If you want to know more about the truth about the dairy industry and why I don’t want to support it, you can find out here.
This way of life became our new normal and although it cropped up in my mind often, I also didn’t do too much about it, comforted in the fact that Jasmine was healthy, generally loved her food and was easily included socially. Fast forward a few years to the arrival of baby Summer, vegan since conception, as healthy as can be and not a single taste of animal products has yet passed her lips (except of course the one time her well-meaning Grandpa shoved his ice cream towards her face and she may or may not have taken an accidental lick!) My own vegan journey has also come a long way, with more experience of vegan cooking, a greater understanding of the nutritional needs for both me and my kids, not to mention my dedication and passion for living a vegan lifestyle which I believe in so strongly. So when it came to weaning Summer onto solid foods, there wasn’t a doubt in my mind about raising her fully vegan. There was absolutely no need for her to have eggs or dairy (and of course no meat or fish) and that was that.
So now I’m facing a dilemma. My older child, and the one who actually understands what being vegan means and whose identity is in part shaped by this, isn’t as vegan as her little sister whose circumstances have been different. My vegan mum guilt now comes with the fact that every time Jasmine eats dairy, I feel like I’m doing her a HUGE disservice in that I would not choose NOT to give it to Summer in the same situation. What’s going to happen in another years time when we go out for ice cream and Jasmine can have a cone because it’s what she’s always known but Summer can have the ice lolly because it’s the only vegan option? What’s going to happen when we go to a coffee shop and one daughter chooses a different snack from the other? This inequality in their upbringing, let alone the confusing message this may give Jasmine is what has sparked my desire to make a change.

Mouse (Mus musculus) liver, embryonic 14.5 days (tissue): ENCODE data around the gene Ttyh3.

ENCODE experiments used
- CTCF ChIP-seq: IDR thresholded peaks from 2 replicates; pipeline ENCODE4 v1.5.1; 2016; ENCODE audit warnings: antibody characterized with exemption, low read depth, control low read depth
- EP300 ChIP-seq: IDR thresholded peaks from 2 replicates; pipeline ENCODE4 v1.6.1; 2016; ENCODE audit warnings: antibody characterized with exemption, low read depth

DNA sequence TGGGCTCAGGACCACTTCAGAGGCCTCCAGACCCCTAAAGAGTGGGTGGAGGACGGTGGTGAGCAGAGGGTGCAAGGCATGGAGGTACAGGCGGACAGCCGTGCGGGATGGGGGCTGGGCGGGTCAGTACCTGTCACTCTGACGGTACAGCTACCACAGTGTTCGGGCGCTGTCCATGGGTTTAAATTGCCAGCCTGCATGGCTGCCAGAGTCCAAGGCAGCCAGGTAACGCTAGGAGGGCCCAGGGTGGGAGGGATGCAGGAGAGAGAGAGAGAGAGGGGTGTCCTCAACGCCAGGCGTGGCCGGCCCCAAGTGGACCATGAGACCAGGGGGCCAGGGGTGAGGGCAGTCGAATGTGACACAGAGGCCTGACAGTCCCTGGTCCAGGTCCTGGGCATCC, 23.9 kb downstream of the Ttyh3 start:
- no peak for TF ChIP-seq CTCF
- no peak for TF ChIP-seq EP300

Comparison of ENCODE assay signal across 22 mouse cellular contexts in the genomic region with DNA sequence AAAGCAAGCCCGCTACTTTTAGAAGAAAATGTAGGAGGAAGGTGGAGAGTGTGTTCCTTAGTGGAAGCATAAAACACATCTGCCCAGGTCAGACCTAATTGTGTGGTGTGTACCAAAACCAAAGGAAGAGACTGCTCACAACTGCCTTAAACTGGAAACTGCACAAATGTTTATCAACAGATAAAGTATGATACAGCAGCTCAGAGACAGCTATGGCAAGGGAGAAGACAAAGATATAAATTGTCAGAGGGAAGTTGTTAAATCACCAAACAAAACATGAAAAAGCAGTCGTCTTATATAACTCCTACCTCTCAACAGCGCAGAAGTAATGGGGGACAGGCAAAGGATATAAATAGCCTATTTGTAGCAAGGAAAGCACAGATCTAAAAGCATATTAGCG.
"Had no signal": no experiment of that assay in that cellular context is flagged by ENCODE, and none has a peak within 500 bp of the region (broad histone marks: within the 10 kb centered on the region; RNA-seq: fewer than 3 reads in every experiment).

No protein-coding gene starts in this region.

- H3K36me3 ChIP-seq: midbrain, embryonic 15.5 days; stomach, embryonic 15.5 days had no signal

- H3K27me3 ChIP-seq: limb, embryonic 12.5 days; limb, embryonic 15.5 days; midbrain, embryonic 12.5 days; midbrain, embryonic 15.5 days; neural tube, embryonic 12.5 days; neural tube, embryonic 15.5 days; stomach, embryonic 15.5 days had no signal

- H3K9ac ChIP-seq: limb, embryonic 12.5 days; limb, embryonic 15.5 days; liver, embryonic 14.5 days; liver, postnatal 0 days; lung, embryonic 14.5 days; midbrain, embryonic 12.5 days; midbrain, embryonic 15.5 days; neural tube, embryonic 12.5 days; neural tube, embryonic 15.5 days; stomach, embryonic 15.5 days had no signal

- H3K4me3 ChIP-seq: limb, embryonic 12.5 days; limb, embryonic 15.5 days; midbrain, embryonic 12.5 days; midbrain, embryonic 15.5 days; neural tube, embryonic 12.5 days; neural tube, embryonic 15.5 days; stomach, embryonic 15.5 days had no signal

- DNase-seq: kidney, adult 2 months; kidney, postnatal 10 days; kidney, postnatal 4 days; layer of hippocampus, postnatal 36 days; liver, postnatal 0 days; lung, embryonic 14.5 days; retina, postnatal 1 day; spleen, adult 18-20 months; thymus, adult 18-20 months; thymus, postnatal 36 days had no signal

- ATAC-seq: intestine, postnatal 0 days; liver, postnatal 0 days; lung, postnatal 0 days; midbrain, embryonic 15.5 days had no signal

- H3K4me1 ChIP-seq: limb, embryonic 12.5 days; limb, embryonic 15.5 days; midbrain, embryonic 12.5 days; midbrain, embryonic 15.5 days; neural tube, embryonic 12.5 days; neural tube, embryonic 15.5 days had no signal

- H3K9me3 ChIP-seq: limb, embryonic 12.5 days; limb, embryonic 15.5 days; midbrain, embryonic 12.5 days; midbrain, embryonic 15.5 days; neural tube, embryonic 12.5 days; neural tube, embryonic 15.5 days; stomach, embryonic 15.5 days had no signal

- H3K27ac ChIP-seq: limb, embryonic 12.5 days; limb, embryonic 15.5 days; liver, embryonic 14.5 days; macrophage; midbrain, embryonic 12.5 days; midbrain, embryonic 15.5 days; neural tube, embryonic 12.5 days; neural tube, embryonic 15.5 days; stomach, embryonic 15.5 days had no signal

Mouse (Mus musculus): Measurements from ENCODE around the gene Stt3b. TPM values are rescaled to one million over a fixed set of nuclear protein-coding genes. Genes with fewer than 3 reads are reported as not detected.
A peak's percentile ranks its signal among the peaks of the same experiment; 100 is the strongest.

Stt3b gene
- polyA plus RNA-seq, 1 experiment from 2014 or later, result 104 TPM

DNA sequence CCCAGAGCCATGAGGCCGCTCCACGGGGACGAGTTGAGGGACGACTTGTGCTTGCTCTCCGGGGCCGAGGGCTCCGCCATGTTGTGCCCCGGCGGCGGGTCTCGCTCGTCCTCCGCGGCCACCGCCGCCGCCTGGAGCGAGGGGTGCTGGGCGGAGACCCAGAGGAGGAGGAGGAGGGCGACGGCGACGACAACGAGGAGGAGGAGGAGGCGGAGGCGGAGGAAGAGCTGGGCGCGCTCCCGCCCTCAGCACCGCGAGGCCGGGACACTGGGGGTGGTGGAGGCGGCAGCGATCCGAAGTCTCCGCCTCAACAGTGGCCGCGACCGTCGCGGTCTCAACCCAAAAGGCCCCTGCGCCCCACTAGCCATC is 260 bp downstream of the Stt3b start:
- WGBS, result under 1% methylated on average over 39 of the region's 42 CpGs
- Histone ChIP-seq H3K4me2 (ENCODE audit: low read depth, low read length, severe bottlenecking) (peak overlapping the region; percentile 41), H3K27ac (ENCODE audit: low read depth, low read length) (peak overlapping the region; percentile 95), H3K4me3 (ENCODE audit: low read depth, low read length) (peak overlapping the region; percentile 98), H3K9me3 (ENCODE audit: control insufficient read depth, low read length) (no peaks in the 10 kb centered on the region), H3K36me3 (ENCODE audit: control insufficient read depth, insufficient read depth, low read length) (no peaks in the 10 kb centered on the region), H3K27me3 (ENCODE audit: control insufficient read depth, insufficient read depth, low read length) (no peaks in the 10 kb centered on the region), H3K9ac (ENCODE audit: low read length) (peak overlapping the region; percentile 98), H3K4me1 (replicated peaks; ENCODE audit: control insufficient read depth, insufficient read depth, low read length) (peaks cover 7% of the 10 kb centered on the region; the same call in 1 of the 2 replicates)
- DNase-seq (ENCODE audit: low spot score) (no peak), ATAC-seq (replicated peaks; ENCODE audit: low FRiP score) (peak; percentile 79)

Raising vegan kids in a very non-vegan world (for now!) has its challenges for sure. There are times when giving Jasmine non-vegan food seems like the easier option, for the sake of her not missing out or when it seems almost trivial in its quantity, but then, I know better than that and neither rule applies to me. I believe in this way of life with every fibre of my being and I also know I can explain to Jasmine in an age-appropriate way, the reasons she may no longer be able to have that Mr. Whippy! The fallout from it may be another story altogether, but seeing Jasmine’s understanding of veganism and low-waste already, I’m hoping she’ll just take it in her stride.
I want to raise my girls to understand their vegan upbringing, to own it and to be confident little vegan leaders themselves. To do this, they both need to be living with the same set of clear guidelines and have parents who aren’t afraid to stand out from the crowd and gently say, “no” even when it may feel easier not to.